Breaking the habit of losing
Learning how to win takes time - it doesn't happen overnight. Just ask Sir Alex Ferguson.
The Manchester United gaffer had to wait four years for his first trophy, the FA Cup, after arriving at Old Trafford. Once the floodgates were opened though, he turned winning into a habit that has shown no signs in the last 21 years of being quenched.
Losing can also be habit forming. Just ask any Manchester City supporter under the age of 35.
They've never seen their team lift a major piece of silverware (the last was the League Cup in 1976); however, that may change in a few weeks time as long as they don't fluff their lines against Stoke City.
Given the recent history of City, that wouldn't be untypical. They beat the neighbors who have gleefully rubbed their noses in the stinky stuff, dubbed them 'noisy' and then comically stumbled against the underdogs - but lets not get too far ahead of ourselves. Let's allow the blue half of Manchester a minute or two to soak up the thrill of victory, because it hasn't happened that often against United over the last 20 years.
Thinking about it, robbing the Red Devils' the opportunity to win their second treble must've been particularly satisfying, and to then witness Rio Ferdinand's meltdown against Mario Balotelli, icing on top of the cake. The Italian youngster is certainly a troubled young man with an incredible attitude problem, but for Ferdinand to take the bait on offer and then blame Balotelli was hypocrisy at it's finest.
I suppose the United captain was suffering from convenient amnesia, forgetting that his old teammate, Gary Neville, used to love winding up Liverpool fans at Anfield with the old chestnut of kissing the badge.
Instead of chasing down Balotelli for some schoolyard handbags, Rio should've been having a word with his teammate, striker Dimitar Berbatov. The Bulgarian had two chances in the space of a minute that my dear mother would've put awa,y and had he converted, the game would have been over. City, in the opening 20 minutes, was ready to be taken to the cleaners, but somehow they survived.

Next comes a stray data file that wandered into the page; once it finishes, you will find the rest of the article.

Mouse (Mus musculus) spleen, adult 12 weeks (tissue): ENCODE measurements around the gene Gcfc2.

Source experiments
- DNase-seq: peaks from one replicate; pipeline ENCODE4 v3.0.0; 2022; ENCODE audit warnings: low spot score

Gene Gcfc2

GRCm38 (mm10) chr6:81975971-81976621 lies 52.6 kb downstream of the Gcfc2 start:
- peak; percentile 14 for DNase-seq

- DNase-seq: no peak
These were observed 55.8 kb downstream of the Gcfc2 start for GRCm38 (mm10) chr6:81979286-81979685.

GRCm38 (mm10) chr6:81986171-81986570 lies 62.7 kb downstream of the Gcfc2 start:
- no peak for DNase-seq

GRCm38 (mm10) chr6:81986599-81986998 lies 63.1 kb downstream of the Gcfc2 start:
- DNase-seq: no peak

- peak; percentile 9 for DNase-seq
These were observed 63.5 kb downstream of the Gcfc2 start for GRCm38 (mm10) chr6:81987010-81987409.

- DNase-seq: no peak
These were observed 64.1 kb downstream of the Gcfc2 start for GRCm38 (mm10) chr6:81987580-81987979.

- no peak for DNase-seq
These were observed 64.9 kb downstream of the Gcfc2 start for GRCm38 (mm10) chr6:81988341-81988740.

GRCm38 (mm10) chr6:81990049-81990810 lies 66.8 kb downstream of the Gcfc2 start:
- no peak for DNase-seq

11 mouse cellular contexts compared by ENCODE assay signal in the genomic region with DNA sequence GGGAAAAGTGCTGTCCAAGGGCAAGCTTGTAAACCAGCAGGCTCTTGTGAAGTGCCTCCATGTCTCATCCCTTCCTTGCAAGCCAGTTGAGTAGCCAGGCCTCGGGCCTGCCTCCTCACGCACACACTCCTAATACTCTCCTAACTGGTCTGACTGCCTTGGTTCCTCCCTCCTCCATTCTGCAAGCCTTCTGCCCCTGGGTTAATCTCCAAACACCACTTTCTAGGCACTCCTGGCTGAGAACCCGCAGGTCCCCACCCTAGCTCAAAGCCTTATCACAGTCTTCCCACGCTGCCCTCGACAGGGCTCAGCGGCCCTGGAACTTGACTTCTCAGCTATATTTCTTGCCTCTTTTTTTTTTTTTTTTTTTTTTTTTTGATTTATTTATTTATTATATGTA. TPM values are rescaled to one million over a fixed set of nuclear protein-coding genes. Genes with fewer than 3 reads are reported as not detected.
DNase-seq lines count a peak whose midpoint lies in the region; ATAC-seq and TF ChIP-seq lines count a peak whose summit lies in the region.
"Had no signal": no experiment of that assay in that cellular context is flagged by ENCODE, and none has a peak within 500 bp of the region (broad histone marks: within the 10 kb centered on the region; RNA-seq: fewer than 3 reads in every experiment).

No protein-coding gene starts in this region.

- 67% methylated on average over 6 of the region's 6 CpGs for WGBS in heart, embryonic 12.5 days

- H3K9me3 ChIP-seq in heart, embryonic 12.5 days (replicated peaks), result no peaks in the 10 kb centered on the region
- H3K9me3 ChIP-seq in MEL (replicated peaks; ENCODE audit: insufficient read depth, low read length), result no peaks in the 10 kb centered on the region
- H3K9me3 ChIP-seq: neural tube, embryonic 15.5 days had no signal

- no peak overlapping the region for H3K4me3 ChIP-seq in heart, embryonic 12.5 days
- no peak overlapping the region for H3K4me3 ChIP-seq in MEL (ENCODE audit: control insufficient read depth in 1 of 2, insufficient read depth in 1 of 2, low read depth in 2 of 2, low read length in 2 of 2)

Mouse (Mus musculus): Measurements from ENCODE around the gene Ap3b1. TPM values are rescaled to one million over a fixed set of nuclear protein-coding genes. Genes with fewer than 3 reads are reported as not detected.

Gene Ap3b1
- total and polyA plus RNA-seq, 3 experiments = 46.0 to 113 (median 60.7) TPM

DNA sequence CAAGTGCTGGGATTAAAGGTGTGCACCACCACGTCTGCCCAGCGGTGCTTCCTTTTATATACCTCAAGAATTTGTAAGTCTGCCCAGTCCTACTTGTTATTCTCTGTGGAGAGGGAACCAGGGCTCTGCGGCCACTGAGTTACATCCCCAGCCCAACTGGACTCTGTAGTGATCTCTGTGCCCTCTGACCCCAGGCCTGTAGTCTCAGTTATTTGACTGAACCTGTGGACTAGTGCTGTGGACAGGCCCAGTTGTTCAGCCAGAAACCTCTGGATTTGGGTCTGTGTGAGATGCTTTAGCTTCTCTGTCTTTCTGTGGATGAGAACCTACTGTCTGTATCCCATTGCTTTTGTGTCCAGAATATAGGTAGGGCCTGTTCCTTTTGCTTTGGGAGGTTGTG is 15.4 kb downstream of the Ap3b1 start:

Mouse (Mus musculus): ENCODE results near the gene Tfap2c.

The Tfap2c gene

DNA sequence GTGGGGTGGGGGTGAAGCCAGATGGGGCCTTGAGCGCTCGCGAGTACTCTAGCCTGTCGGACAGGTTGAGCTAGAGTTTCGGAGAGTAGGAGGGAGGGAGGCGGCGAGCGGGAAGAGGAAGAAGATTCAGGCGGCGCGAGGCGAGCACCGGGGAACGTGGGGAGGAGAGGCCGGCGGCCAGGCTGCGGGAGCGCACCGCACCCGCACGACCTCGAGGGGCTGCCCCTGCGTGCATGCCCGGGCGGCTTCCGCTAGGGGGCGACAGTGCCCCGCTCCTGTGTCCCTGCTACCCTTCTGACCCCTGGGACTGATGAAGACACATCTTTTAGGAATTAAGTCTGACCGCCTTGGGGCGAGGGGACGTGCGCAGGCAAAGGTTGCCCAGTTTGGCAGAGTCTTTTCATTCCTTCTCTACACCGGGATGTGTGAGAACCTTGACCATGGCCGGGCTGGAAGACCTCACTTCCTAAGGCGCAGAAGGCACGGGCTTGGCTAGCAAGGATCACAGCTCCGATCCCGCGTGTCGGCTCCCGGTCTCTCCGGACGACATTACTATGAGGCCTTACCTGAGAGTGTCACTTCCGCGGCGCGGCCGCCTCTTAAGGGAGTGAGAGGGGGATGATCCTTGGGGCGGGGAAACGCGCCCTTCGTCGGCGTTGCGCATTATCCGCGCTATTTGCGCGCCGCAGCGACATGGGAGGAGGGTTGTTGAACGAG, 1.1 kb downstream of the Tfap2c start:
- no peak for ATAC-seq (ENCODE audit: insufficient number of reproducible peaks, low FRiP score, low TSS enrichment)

Still, I can't quite figure out how United's top scorer managed to put that second opportunity over the bar from less than two yards out. It really was a chance that was harder to miss than to score.
With Wayne Rooney watching from the sidelines, I wonder why Sir Alex Ferguson didn't start Javier Hernandez. I realize Chicharito had played in midweek but this is a kid who can't stop scoring goals (as opposed to Berbatov, who is as streaky as they come). It was a mistake that Ferguson will surely rue in private because ultimately it cost United the match.
I did admire Ferguson in one respect though, and that was for not making excuses in regards to Paul Scholes.
The Ginger Prince has always been one of my favorite players; however, his challenge on Pablo Zabaleta was borderline criminal as the 'red mist' descended. It's sad to think that this may well be one of the last acts we'll see from this legend who was, without a doubt, the best passer of a ball I've ever been privileged to watch. Unfortunately he was also one of the worst tacklers I've ever seen as well. He will be missed, though, as he has graced the English game for over three decades with a technical expertise that no English player has since been able to replicate.
So what do we make of the 'noisy neighbors' who finally might have something to shout about?
As mentioned earlier, in the early going they were there to be put to the sword, but upon realizing that it might actually be their day, they played some fantastic football. One hopes that Mancini comes to the realization that his side looks better value going forward than they do playing defensive football.
Yes, I understand his conservative nature when you consider the pressure he's under but when you look at the quality of players at his disposal you can also sympathize with a squad who want to be released from the shackles. At the end of the day, footballers want to play. The Italian should look across Manchester to Ferguson in that regard, because the one thing SAF has always encouraged is attacking football.
United have spent the last 20 years dominating the English game with that attitude and have fully developed the winning habit. Mancini should look back at his past. He does know how to win - he's won as a player and as a manager.
Thirty-five years of losing is a habit that runs deep in the psyche, though, and it runs through Manchester City. Can Mancini break that habit? We'll find out May 12th.
Nick Webster is a senior writer for FoxSoccer.com covering the Barclay's Premier League and the English national team.